Our Buildings and Facilities

5-Year Targets 2010 - 2014PG&E continues to reduce the environmental footprint of its offices and service yards throughout northern and central California with a renewed focus on reducing energy, water and waste. The drivers for doing so are many, from the growing need to address global warming and water scarcity to the employee benefits of working in a green building.

For the first time, PG&E has set five-year targets for reducing energy, water and waste in office facilities and service yards, from 2010 through 2014, with 2009 as a baseline. These targets are part of a new enterprise-wide environmental metric on which a portion of the compensation for all management employees will depend.

To meet our new five-year targets, we are planning a multi-faceted strategy to invest in key facility improvements and spearhead a major effort to engage employees.


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Energy, Water and Waste Reduction Targetsmore...

PG&E made significant progress reducing energy, water and waste in our facilities in 2009:

2009 Target 2009 Result 2010 Target
Reduce energy use by 5% in BTUs at offices and service yards 5% reduction Additional 4% reduction
Reduce water use by 5% in gallons consumed at 70+ offices and service yards 8% reduction Additional 4% reduction at an expanded set of 90 sites
N/A1 N/A1 Increase waste diversion rate by 6% at 6 targeted sites, which represent one-third of PG&E's solid waste produced at offices and service yards

1 PG&E did not set a waste diversion target for 2009.

We replaced the HVAC cooling system at our San Ramon Valley Conference Center in 2009 for greater energy efficiency.
  1. We reduced energy use in offices and service yards by 5 percent—or 19,900 MMBTUs—meeting our target for the year. To save energy, we installed programmable thermostats at more than 60 locations, replaced office and yard lighting at selected sites and installed new energy management systems in two buildings. We have set a further 4 percent reduction target for 2010.
  2. We reduced water use by 8 percent—or 8.1 million gallons—at more than 70 offices and service yards, exceeding our 5 percent target. To achieve these reductions, we repaired irrigation and minimized landscape watering, installed "smart" controllers for irrigation systems, replaced HVAC water treatment systems, added aerators on faucets and shower heads and installed low flow toilets and waterless urinals at selected sites. In 2010, our goal is to achieve an additional 4 percent reduction.
  3. We laid the groundwork to initiate a pilot program in 2010 to increase the waste diversion rate by 6 percent at six targeted facilities, which account for one-third of the waste generated across the company's offices and service yards. Our facility-specific waste reduction strategies leverage best management practices from leading companies, such as ensuring consistent signage and bins. We plan to expand the waste reduction program across more offices and service yards in 2011.
Engaging Employeesmore...

As part of an enterprise-wide campaign, we installed posters and signs throughout PG&E’s facilities last year encouraging employees to reduce energy, water and waste.

We are building on this effort in 2010 by spearheading waste reduction competitions and holding special events. We are also giving employees specific actions they can take, such as turning off all equipment and lights when not in use, reducing operating hours when appropriate, reporting and repairing all leaks in irrigation and plumbing and conserving water when washing vehicles.

Energy Consumption Statisticsmore...

These figures represent electricity and natural gas usage at the 156 facilities managed by PG&E’s Corporate Real Estate department.

1 The figures for 2007 and 2008 were updated to reflect the 12-month period from December to November.

2 Figures reported in the industry standard of BTU per square foot, which incorporates all of the energy used in a facility into one comparative number that takes into account efficiency variations in the utilization of the energy.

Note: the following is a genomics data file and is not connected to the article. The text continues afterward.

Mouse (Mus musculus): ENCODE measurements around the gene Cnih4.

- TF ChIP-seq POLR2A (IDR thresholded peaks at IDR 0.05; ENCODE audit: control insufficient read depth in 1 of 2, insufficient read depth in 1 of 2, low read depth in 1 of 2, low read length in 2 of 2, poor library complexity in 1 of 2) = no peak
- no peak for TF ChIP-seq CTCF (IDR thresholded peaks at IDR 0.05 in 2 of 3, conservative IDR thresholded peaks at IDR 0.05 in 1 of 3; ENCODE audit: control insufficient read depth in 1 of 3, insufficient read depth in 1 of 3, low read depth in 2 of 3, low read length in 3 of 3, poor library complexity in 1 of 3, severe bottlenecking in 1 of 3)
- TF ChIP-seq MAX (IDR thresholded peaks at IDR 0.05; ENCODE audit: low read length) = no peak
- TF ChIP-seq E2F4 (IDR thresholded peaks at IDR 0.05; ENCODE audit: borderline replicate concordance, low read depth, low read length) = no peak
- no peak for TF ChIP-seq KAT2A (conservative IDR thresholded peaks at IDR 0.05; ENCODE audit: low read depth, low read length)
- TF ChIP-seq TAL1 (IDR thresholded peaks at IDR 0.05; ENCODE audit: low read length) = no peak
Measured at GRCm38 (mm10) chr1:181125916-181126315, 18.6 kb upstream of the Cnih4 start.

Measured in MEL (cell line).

Climate SmartLast year, we continued to offset the greenhouse gas emissions from the energy used by all our buildings through PG&E's ClimateSmart™ program. PG&E was the program's first participant, committing nearly $1.5 million of shareholder funding over three years to offset the energy use in the company's offices, service centers, maintenance facilities and other buildings.

Water Use Statisticsmore...

In 2009, we began identifying best practices for quantifying our freshwater usage. Currently, we are in the process of developing a comprehensive “water footprint” and expect to make further progress in 2010.

Please see the Water Conservation and Management section for statistics on PG&E’s water usage.

Waste Generation Statisticsmore...

In the normal course of business, utility operations generate certain hazardous wastes. Waste is also created during the remediation and cleanup of historic legacy sites. PG&E manages all such material in accordance with federal and state regulations.

Federal hazardous waste management statutes include the Resource Conservation and Recovery Act and the Toxic Substances Control Act. California has its own set of hazardous waste management laws and regulations, which are more stringent and encompass a broader scope of waste streams.

The following table provides statistics on PG&E’s waste generation.

Hazardous and Other Waste
  2007 2008 2009
PCB Waste >50 ppm PCB
Total (kilograms) 730,357 485,699 738,923
Incineration 198,375 181,167 211,276
Landfill 63,863 141,814 248,522
Recycled 468,119 162,718 279,125
% Recycled 64% 34% 38%
PCB Waste <50 ppm PCB
Total (kilograms) 6,137,388 6,683,757 6,121,959
Incineration 66,613 38,654 213,309
Landfill 28,417 43,238 60,900
Recycled 6,042,358 6,601,865 5,847,750
% Recycled 98% 99% 95%
Low-Level Radioactive Waste
Diablo Canyon
Disposed (cubic feet) 1,066 1,320 793
Steel Recycled (pounds) 33,346 45,057 138,014
Lead Recycled (pounds) 4,826 0 0
Copper Recycled (pounds) N/A 36,343 61,773
Humboldt Bay Power Plant (cubic feet) 15,994 2,397 8,905
RCRA Hazardous Waste (Generated)
Total (tons) 305 952 247
Recycled (tons) 0 0 0
% Recycled 0% 0% 0%
Universal Waste (Generated)
Total (pounds) 253,928 250,688 271,798
Recycled (pounds) 253,928 250,688 271,798
% Recycled 100% 100% 100%
Federal and California Regulated Hazardous Waste
  2007 2008 2009
Federal (tons) 803 952 247
California (tons) 11,080 17,747 23,165
Total 11,883 18,699 23,412

Investing in Green Buildingsmore...